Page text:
How many others feel the same I cannot say – not knowing how typical a unionist you are is one of the joys of membership. However, the Brethren model uncannily mirrors Protestant experience in the Republic after independence: a regrouping into small, proud, self-contained communities, with dimensions beyond religion and geography.
For individual unionists, mental preparation for a united Ireland is unlikely to be guided by their political leaders. Asked recently what she would do in the dreaded event, Robinson’s successor Arlene Foster said she would leave, which would probably be true in spirit if not in deed.

There is nothing more Protestant than letting people figure out eternity for themselves, and nothing more unionist than marching everyone up to the top of a hill then disappearing.

Robinson told the MacGill Summer School he believes unionists must accept any majority vote for unification and would acquiesce to it with only a few basic guarantees.

Psychology of unification

Supplying such reassurance is the focus of what debate there has been on the psychology of unification. Nationalists and republicans are almost universal in echoing Robinson’s concept of “guarantees”, although they frame these in terms of rights, equality, respect and symbolic concessions. Debate on integration versus multiculturalism is notably absent: unionists are being promised their own distinctness, to be reflected primarily through their Britishness.

No matter how well-intentioned this is, it is a one-size-fits-all straightjacket. With a permanent end to the union, every unionist would have to redefine what their identity means. Consensus could be rare and idiosyncrasy seems certain. People may decide they are no longer British, yet still unionists; members of all-Ireland Protestant churches, yet not Irish Protestants; or no longer unionists, yet still cultural unionists. Rights and equality frameworks would have to be increasingly generous to accommodate this variety, which risks entrenching resentment.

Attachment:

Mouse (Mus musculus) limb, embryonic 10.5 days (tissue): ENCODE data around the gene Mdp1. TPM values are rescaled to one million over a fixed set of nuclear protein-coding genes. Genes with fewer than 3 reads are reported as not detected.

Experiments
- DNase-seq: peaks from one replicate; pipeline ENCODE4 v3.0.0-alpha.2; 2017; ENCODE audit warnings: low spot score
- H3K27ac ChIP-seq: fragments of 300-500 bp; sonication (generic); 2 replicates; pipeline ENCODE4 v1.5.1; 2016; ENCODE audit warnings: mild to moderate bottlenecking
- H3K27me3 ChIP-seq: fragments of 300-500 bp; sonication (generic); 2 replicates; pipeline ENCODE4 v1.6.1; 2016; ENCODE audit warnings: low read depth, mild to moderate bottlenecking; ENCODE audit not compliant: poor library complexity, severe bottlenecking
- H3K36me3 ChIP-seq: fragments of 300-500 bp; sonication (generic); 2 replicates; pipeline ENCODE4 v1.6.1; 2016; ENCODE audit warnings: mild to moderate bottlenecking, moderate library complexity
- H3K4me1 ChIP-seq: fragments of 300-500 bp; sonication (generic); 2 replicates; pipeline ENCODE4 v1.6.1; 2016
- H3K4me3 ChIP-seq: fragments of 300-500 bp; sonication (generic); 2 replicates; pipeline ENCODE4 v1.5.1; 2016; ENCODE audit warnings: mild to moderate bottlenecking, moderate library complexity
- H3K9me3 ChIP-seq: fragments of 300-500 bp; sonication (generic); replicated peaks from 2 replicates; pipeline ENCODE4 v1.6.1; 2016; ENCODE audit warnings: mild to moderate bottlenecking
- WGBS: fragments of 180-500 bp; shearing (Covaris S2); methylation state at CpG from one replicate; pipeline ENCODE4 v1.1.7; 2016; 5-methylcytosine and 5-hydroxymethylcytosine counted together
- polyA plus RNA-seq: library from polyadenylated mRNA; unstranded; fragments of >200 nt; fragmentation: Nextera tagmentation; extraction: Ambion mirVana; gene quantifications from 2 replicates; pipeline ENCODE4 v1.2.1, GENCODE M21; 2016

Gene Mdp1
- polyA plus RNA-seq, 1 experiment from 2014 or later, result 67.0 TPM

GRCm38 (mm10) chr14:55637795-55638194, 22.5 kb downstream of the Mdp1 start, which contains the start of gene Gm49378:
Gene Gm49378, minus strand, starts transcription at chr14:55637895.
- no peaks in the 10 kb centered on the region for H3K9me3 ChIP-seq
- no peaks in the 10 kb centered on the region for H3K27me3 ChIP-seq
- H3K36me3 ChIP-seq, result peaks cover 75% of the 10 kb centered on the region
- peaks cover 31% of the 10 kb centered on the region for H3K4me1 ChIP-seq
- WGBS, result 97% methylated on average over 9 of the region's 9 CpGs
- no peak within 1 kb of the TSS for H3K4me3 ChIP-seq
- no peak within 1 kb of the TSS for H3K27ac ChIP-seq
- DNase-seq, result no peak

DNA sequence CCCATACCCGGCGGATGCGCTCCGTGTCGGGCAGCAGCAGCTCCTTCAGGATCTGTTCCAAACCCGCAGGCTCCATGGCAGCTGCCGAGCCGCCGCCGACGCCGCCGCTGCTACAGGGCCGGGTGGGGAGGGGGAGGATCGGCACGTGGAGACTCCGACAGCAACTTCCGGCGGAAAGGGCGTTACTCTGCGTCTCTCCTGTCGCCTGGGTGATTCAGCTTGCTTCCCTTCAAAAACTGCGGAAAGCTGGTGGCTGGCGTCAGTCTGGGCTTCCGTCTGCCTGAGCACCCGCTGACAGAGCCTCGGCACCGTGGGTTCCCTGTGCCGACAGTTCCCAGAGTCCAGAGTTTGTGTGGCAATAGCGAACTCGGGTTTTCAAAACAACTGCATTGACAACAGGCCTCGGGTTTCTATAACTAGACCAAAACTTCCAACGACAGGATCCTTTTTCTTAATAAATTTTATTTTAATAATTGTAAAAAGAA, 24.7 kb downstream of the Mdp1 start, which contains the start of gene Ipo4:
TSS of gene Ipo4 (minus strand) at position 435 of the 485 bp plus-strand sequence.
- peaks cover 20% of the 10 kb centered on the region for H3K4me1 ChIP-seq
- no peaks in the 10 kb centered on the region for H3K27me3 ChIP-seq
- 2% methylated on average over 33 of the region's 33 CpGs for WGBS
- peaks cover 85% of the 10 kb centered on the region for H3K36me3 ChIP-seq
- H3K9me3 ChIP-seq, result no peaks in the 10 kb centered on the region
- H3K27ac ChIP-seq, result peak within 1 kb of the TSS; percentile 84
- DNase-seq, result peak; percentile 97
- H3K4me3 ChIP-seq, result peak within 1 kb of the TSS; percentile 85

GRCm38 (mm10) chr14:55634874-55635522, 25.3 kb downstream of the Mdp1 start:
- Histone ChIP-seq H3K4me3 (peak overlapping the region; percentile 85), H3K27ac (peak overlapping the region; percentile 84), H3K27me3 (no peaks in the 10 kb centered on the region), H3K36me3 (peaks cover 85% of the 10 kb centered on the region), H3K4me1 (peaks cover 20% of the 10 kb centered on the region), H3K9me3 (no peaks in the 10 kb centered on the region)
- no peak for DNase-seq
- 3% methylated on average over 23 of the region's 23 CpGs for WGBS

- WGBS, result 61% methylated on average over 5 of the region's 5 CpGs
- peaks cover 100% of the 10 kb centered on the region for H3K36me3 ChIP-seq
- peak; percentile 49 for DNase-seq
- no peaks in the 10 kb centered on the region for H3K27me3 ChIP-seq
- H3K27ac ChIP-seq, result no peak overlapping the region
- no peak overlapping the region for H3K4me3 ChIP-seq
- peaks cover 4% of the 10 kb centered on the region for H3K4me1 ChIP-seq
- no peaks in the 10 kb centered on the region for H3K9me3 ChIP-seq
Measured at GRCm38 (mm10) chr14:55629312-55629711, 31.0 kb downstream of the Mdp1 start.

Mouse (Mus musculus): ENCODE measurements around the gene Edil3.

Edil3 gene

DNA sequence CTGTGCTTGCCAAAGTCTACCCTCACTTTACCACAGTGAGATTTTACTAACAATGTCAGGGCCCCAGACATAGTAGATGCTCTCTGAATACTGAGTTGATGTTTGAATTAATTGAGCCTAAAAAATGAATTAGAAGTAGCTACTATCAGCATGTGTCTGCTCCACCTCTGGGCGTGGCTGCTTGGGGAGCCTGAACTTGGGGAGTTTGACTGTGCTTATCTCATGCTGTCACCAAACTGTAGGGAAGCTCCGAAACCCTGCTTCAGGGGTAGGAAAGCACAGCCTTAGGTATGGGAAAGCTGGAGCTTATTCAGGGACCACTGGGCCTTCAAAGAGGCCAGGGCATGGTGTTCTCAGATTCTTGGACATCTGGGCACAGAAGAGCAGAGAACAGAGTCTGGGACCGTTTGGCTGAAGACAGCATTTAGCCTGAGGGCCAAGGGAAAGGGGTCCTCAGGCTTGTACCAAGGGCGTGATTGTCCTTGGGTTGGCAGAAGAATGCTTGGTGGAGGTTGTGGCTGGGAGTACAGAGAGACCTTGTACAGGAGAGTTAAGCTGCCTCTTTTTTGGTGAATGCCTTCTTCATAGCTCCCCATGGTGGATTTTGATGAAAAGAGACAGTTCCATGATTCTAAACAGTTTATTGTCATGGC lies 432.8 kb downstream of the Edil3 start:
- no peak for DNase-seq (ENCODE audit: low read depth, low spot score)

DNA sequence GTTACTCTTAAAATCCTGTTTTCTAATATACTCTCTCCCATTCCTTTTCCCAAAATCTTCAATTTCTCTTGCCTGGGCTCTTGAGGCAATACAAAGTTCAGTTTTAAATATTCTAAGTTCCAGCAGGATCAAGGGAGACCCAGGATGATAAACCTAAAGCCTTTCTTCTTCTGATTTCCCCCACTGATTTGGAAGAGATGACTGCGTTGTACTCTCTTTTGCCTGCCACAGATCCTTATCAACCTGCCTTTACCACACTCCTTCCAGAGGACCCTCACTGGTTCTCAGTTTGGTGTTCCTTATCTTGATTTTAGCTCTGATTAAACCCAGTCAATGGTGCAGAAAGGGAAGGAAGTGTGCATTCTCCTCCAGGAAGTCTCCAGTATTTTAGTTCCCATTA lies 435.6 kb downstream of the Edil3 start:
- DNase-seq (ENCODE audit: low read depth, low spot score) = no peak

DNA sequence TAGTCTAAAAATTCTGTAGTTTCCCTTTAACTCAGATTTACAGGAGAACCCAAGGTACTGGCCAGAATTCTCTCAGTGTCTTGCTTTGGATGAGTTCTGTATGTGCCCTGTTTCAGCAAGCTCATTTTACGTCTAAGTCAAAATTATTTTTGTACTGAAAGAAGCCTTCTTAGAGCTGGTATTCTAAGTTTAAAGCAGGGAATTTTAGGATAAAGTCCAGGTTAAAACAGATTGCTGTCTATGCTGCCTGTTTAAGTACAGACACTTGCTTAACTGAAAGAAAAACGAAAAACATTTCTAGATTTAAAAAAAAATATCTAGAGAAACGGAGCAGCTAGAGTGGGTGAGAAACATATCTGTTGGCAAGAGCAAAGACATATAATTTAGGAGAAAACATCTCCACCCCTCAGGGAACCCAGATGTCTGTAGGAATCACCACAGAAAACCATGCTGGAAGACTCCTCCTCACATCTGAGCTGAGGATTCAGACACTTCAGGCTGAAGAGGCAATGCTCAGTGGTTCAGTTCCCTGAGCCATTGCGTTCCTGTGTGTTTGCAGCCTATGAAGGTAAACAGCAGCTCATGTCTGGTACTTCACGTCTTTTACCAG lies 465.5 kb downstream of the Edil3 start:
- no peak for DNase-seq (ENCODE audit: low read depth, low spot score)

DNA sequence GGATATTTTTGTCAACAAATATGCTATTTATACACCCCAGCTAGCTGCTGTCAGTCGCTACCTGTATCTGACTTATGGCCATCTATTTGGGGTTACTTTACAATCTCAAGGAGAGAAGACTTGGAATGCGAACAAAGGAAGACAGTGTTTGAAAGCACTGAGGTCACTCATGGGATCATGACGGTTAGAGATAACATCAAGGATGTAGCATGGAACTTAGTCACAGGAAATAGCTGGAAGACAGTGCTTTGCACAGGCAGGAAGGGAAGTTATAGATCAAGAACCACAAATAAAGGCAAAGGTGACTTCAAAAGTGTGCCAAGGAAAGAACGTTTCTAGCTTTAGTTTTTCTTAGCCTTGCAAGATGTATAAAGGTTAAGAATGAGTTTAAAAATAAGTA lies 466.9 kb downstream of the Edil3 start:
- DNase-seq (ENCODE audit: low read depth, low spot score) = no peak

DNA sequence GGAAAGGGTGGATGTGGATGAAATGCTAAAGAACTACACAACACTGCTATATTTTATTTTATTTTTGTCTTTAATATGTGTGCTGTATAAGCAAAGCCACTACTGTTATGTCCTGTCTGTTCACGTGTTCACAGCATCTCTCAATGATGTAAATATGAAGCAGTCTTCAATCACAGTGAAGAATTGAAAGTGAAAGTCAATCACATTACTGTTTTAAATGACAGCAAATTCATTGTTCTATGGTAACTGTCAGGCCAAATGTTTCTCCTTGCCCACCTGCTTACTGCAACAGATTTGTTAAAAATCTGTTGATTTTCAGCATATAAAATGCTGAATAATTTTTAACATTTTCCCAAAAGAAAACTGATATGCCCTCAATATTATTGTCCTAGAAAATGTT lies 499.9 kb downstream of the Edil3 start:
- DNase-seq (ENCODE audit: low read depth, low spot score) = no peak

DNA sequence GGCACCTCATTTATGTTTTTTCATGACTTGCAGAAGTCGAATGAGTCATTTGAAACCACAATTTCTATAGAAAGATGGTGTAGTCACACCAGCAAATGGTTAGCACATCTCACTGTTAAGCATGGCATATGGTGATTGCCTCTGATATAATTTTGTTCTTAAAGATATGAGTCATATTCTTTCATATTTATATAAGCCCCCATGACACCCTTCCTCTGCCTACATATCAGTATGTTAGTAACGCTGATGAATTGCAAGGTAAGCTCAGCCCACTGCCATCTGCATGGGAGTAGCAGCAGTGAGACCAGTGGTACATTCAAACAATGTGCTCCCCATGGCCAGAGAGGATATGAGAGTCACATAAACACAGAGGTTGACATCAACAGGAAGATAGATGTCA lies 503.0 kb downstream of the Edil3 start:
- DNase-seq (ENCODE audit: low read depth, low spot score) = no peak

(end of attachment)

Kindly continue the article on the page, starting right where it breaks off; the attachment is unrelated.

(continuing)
A united Ireland would inherit northern nationalists still aggrieved about the past and unionists aggrieved about the present. There would be competitive victimhood – far more than there is already – and perceived special treatment could exacerbate it, not just by antagonising nationalists but by institutionalising a put-upon sense of entitlement in unionists. How do you walk the line between assimilating a sullen minority and overindulging it?

Ideally, every unionist would have the confidence to walk their own line and find their own new congregation. What they disliked about the unitary state they would ignore, as long as it kept out of their way.

However, this is hopelessly at odds with contemporary expectations, and I accept it would be no panacea.

Growing up in Portadown, I noticed Brethren people my age were adept at leading double lives – in their parents’ world one minute, in the pub the next. They could maintain this dichotomy into adulthood but the strain on them and their families inevitably told, and something would snap.

Exactly the same thing often happens between first and second generation immigrants from conservative countries.

Is this the final fate of unionists if their country leaves them?


#1278

I’m assuming you are joking here.

I’ve heard this guy on the radio a few times, RTE love him. He’s a self-confessed Tory who was delighted with the prospects of a Tory-led direct rule being imposed on Northern Ireland.


#1279

It’d be great fun trying to get the Brits to prop up the North if it was no longer part of the UK, given how the Brits have always so resented paying anything into the EU and are now trying to weasel out of paying them money they are obliged to pay.

Also, sterling may be worth slightly more than toilet paper by the time the North leaves the UK.


#1280

I’m sure it would be on the table and in the long run the British tax payer would surely prefer to pay a 10 year exit deal instead of continuing to prop up the failed Orange state.


#1281

I stand to be corrected, but that is a well written and reasoned article.


#1282

Just to clarify, aren’t you the oirish poster based in Britian that voted for brexit or was nonchalant about it?